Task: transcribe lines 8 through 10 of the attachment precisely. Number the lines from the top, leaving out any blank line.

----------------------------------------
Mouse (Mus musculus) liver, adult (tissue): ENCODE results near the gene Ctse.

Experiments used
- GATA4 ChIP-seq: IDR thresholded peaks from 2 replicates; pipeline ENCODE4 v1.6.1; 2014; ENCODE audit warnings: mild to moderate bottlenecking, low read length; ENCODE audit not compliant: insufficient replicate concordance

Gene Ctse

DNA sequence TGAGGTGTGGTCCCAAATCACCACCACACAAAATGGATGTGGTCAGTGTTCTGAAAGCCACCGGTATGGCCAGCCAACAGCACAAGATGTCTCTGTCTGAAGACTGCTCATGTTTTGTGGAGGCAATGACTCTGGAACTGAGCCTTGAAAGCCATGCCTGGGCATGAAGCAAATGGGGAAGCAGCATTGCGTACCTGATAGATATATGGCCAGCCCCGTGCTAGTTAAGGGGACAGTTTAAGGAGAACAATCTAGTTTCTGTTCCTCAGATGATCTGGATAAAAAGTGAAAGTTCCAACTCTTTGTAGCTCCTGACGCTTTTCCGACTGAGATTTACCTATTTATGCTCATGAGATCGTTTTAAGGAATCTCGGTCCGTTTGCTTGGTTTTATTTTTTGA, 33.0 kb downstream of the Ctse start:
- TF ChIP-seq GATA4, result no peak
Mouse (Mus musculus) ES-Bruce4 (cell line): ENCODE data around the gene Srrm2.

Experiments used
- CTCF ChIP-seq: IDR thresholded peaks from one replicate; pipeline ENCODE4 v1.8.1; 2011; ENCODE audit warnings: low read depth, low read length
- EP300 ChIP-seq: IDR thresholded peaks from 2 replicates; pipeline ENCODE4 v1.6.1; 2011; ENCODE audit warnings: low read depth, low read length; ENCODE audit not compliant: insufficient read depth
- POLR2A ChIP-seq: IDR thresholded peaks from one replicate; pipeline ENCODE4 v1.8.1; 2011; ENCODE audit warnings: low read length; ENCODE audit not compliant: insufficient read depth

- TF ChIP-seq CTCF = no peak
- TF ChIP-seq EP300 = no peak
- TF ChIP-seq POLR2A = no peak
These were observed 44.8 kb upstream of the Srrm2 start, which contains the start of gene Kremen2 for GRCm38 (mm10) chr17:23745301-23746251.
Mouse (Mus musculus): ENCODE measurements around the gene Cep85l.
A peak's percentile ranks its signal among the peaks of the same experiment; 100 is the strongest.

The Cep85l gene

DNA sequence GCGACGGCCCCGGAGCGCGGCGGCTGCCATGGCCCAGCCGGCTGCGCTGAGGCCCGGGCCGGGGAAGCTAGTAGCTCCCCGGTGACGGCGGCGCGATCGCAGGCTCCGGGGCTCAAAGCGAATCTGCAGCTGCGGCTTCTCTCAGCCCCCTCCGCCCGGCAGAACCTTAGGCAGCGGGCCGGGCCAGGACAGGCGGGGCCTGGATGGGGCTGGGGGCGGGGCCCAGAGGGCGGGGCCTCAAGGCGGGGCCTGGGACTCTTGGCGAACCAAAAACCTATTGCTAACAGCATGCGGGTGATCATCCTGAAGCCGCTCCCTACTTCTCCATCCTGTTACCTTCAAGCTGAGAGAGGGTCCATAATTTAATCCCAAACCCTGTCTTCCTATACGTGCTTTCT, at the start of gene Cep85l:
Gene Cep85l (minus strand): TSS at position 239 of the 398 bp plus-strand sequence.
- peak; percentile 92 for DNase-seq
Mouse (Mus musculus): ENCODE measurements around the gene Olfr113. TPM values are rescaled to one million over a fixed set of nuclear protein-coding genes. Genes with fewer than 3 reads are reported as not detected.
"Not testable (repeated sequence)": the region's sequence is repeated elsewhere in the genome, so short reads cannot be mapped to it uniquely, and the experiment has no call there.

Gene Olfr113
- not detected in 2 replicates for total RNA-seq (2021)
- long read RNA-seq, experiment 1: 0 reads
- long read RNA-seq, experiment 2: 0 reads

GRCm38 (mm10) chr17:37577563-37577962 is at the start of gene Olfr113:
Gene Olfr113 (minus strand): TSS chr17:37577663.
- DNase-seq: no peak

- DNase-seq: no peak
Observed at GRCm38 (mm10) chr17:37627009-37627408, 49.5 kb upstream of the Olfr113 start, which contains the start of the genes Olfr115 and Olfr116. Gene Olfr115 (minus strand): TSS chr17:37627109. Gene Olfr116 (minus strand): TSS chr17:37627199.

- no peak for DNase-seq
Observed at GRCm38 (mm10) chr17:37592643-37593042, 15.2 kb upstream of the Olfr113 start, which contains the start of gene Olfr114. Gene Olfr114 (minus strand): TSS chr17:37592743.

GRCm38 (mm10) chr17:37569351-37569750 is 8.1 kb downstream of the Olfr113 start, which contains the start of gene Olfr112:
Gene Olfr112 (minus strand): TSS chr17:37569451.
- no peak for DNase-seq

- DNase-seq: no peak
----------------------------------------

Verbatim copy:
Experiments used
- CTCF ChIP-seq: IDR thresholded peaks from one replicate; pipeline ENCODE4 v1.8.1; 2011; ENCODE audit warnings: low read depth, low read length
- EP300 ChIP-seq: IDR thresholded peaks from 2 replicates; pipeline ENCODE4 v1.6.1; 2011; ENCODE audit warnings: low read depth, low read length; ENCODE audit not compliant: insufficient read depth